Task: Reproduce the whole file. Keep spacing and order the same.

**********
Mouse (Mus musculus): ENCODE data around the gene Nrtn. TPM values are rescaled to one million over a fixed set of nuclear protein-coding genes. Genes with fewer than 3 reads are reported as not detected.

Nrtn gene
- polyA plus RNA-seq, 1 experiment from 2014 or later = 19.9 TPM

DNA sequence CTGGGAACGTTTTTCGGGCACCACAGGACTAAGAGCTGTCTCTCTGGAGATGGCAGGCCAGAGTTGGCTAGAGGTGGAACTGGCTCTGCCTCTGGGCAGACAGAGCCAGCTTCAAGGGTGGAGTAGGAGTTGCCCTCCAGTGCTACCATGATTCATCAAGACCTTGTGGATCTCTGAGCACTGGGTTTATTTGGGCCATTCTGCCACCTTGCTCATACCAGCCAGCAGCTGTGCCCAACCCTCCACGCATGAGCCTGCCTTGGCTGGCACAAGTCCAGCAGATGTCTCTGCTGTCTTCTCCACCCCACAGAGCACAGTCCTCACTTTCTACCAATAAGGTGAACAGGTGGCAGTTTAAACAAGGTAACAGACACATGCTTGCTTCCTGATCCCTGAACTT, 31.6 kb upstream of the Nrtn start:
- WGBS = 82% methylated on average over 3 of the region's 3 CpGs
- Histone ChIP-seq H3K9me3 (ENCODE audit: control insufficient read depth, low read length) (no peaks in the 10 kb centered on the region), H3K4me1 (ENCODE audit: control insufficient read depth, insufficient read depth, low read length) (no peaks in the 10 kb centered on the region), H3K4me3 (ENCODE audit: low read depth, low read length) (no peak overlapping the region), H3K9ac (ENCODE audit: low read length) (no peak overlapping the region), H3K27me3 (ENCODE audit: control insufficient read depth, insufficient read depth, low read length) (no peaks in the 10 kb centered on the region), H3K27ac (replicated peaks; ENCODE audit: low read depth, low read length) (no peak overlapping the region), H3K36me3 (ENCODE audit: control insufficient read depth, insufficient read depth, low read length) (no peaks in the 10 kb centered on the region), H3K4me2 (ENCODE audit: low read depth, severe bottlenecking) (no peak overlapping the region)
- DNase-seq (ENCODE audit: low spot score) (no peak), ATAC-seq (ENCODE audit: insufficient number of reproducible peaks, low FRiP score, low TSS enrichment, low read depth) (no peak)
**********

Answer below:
Mouse (Mus musculus): ENCODE data around the gene Nrtn. TPM values are rescaled to one million over a fixed set of nuclear protein-coding genes. Genes with fewer than 3 reads are reported as not detected.

Nrtn gene
- polyA plus RNA-seq, 1 experiment from 2014 or later = 19.9 TPM

DNA sequence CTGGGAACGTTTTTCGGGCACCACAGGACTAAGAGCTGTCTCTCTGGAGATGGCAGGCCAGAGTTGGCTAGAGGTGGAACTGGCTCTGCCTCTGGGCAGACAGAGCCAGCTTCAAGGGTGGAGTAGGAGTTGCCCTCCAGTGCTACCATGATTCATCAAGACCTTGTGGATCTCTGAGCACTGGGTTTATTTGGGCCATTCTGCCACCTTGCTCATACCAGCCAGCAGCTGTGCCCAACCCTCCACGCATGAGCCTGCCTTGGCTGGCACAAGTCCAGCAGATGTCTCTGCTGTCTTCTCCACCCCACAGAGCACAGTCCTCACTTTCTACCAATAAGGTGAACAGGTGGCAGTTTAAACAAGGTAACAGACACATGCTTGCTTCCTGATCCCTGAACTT, 31.6 kb upstream of the Nrtn start:
- WGBS = 82% methylated on average over 3 of the region's 3 CpGs
- Histone ChIP-seq H3K9me3 (ENCODE audit: control insufficient read depth, low read length) (no peaks in the 10 kb centered on the region), H3K4me1 (ENCODE audit: control insufficient read depth, insufficient read depth, low read length) (no peaks in the 10 kb centered on the region), H3K4me3 (ENCODE audit: low read depth, low read length) (no peak overlapping the region), H3K9ac (ENCODE audit: low read length) (no peak overlapping the region), H3K27me3 (ENCODE audit: control insufficient read depth, insufficient read depth, low read length) (no peaks in the 10 kb centered on the region), H3K27ac (replicated peaks; ENCODE audit: low read depth, low read length) (no peak overlapping the region), H3K36me3 (ENCODE audit: control insufficient read depth, insufficient read depth, low read length) (no peaks in the 10 kb centered on the region), H3K4me2 (ENCODE audit: low read depth, severe bottlenecking) (no peak overlapping the region)
- DNase-seq (ENCODE audit: low spot score) (no peak), ATAC-seq (ENCODE audit: insufficient number of reproducible peaks, low FRiP score, low TSS enrichment, low read depth) (no peak)